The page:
How To Lose

When fighting with your wife, make sure you say the most hurtful thing first. Threaten to leave, stone-faced. Look down at the puppy in your lap, never directly at her. Avoid — at all costs! — revealing that it feels like she’s already left you. Don’t mention the lonely nights, three just this week, of tossing and turning awake in bed until the last train home has left Manhattan, wondering if she’s on it, wondering if she’s a corpse in an alleyway or sloppily drunk with friends or in someone else’s bed or in someone else’s heart, which is worse.

Hit hard and fast. Call her irresponsible, a teenager — no, a child. Imply she’s disgusting for her curiosity about pot. Call her friends disgusting, too. When she defends them, listen carefully for the ones she describes with the most tenderness. Notice the soft vowels and the little curve of her smile around their names, but not yours. Save this moment to punish yourself with later.

Dismantle her arguments with wit and disdain. (Disregard the ones you can’t defend against.) Keep going. Slice straight across her weaknesses, hoping you still know them, that she’s still knowable to you. Pick at your sparkly nail polish and your cuticles. Press down hard on the little bit of blood that bubbles up when you break skin. Keep pressing till your whole fingertip turns pink and stings. Look up when you realize you didn’t fully hear her last accusation. Accidentally meet her eyes. Avert your gaze immediately. Don’t cry yet.

After she’s left the house, consider how long it’ll take before she’s ready to come home. Hope that she comes home soon. Hope that she doesn’t. Take a long, deep swallow of self-hatred for that last thought. Cry now. Weep softly, at first, into the light blue pillowcase the color of her eyes. Then cry harder, loud enough to startle the dogs. Wrap your arms around them as they climb onto the bed, blubbering into each soft furry chest in turn. Wipe your tears from their fur.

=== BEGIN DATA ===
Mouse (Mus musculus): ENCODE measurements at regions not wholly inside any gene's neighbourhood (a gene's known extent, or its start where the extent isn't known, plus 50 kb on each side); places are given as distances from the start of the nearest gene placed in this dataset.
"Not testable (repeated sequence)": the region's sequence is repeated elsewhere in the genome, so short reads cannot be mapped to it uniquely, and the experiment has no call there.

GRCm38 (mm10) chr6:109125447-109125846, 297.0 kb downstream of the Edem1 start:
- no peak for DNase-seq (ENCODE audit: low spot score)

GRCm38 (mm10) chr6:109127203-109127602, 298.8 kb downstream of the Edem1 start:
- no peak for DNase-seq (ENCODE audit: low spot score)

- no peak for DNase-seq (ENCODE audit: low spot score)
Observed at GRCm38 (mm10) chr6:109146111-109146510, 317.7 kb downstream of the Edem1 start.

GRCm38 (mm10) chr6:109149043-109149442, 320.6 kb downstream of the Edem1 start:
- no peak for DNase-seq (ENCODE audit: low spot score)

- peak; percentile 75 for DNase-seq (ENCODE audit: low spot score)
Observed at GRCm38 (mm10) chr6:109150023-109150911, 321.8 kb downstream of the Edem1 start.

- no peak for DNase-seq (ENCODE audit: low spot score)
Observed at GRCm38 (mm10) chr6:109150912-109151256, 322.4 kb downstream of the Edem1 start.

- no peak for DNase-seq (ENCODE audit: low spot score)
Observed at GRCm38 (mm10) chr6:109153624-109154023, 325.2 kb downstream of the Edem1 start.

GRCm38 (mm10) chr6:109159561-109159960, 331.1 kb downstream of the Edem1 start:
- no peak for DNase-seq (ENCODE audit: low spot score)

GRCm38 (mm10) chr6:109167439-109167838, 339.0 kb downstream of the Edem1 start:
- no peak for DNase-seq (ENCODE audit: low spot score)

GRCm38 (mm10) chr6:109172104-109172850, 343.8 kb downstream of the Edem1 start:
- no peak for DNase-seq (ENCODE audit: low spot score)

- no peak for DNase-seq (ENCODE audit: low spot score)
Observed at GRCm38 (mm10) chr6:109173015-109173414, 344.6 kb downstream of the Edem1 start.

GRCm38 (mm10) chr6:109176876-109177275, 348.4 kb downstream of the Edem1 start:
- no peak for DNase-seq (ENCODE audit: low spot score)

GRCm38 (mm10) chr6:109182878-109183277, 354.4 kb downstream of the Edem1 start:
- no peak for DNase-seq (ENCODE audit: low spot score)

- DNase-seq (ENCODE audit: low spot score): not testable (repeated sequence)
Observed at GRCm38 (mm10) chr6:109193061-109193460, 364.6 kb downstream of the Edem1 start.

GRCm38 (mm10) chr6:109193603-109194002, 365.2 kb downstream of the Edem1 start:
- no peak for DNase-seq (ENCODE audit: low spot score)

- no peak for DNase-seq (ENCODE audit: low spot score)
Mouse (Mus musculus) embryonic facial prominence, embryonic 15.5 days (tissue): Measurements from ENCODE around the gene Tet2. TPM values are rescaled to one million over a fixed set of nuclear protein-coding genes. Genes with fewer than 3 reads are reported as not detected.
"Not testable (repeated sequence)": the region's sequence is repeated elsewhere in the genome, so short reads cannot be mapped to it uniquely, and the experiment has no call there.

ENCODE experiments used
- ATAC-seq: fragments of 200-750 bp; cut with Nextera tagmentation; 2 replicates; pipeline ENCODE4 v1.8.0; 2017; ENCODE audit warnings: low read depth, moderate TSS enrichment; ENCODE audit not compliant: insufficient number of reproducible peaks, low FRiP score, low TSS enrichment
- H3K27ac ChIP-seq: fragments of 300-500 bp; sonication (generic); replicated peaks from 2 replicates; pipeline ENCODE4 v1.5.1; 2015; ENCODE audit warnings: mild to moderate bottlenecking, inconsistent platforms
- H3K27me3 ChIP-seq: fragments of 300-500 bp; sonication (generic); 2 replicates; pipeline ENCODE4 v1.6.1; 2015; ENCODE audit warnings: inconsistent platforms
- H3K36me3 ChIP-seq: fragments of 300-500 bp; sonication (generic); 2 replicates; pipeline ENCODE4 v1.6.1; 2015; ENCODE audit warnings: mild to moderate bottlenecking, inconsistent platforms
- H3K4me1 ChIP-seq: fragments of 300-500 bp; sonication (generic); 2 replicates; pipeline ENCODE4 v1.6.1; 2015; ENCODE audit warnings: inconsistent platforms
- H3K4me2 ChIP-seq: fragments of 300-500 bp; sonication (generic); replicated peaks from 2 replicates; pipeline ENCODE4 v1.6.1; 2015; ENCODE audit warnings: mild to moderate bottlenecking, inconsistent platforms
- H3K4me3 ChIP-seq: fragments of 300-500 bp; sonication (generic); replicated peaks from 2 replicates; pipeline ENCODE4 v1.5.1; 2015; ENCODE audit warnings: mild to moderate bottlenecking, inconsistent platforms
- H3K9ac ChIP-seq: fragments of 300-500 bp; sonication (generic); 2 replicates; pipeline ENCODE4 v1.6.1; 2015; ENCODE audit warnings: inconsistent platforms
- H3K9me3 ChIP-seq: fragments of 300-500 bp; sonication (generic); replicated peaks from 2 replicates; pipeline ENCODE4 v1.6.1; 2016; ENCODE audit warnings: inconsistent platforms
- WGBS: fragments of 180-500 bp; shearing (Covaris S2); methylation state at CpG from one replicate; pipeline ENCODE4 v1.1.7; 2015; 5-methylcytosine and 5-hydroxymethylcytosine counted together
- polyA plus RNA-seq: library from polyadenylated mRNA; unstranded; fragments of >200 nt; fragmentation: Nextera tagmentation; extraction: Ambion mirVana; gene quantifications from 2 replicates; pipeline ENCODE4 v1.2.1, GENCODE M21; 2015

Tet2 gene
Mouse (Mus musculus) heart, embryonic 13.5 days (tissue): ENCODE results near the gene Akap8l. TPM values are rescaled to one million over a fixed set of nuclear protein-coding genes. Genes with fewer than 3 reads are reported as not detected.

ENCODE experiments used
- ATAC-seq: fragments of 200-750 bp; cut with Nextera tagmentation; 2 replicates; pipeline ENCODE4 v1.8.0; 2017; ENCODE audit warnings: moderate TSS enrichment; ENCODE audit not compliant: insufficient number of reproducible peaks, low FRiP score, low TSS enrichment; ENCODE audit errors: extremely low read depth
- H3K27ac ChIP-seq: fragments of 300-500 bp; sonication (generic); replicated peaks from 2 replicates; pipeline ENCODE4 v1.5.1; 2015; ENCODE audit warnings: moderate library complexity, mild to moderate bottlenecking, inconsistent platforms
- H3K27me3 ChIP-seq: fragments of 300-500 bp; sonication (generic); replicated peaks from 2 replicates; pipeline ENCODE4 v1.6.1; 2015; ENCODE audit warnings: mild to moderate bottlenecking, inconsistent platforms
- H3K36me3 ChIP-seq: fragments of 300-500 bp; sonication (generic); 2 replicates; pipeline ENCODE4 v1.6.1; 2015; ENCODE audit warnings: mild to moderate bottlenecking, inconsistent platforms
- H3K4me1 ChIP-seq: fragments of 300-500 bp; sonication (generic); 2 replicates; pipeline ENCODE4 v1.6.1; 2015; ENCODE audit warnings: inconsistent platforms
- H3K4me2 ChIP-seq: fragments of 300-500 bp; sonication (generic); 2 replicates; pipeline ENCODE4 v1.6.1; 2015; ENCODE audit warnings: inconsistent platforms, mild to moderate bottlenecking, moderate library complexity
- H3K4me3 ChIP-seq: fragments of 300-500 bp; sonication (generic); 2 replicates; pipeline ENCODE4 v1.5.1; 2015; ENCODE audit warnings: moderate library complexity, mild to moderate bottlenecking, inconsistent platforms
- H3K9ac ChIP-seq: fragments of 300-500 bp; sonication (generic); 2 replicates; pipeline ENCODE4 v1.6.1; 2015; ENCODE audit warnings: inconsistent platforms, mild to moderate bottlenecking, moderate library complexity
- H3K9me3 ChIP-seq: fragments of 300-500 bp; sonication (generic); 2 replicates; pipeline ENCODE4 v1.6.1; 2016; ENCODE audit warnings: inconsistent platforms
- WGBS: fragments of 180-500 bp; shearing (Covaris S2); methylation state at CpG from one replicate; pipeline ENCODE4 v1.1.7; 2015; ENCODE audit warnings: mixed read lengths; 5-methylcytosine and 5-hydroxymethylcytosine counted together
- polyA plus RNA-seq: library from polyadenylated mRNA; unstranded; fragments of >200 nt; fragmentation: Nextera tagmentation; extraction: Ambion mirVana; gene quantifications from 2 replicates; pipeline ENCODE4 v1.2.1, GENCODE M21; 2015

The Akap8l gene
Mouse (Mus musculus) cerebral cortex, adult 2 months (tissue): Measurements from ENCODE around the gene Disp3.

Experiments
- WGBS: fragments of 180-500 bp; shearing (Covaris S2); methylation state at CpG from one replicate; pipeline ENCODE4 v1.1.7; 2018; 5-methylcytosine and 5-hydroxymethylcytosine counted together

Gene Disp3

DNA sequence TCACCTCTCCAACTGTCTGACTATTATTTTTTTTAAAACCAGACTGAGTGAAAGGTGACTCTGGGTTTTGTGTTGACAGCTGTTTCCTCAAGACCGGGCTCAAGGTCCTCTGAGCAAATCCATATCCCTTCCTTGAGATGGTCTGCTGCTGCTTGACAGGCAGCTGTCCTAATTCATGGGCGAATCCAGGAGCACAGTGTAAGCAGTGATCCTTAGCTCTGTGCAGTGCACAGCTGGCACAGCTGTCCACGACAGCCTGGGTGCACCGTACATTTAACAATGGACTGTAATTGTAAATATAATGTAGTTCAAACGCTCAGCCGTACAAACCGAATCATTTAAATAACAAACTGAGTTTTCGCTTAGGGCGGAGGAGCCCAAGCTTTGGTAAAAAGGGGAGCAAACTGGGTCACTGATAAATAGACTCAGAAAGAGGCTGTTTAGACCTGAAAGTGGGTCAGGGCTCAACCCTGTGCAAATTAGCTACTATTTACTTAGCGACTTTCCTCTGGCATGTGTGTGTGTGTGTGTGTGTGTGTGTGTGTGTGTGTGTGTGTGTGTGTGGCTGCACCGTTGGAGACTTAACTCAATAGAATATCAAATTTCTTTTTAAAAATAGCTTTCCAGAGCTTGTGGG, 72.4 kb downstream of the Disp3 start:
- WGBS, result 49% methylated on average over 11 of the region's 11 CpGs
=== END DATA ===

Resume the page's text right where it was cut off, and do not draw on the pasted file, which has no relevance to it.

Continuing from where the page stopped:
Get up, out of bed. Feed the dogs. Open a book and close it again. Type out a text message furiously. Delete it. Write another one. This time, accidentally reveal how much she’s hurt you, how lonely and tired and unloveable you feel. Keep writing until you’re crying again. Send it. Notice she’s read it immediately. Feel the time stretching in your small silent house — half an hour without a response.

Get up again. Doll yourself up: smoky makeup, sweet pink dress. Leave the house and go shopping. Buy nothing. Leave a dozen outfits in the dressing room, all in disarray. Stumble out of the store wondering how you got so fat. Pinch your stomach in the mall bathroom, hard enough to bruise. Smudge your makeup with tears and scramble to fix it in the mirror with some scratchy toilet paper. When a stranger walks in, draw inward, making yourself as small as possible. Stagger out, still wiping your face.

Buy a movie ticket for two hours from now, determined not to be the first one home. Sit in a coffee shop reading the first page of a book over and over; give up and stare at it blankly. Wonder if she’s home yet. Notice your hand twitching to check for new text notifications. Pull it back sharply. Check your phone anyway ten seconds later.

Lay your head down on the table. Ask yourself what’s left of you to salvage when she’s gone. Pull out your notebook. Start writing.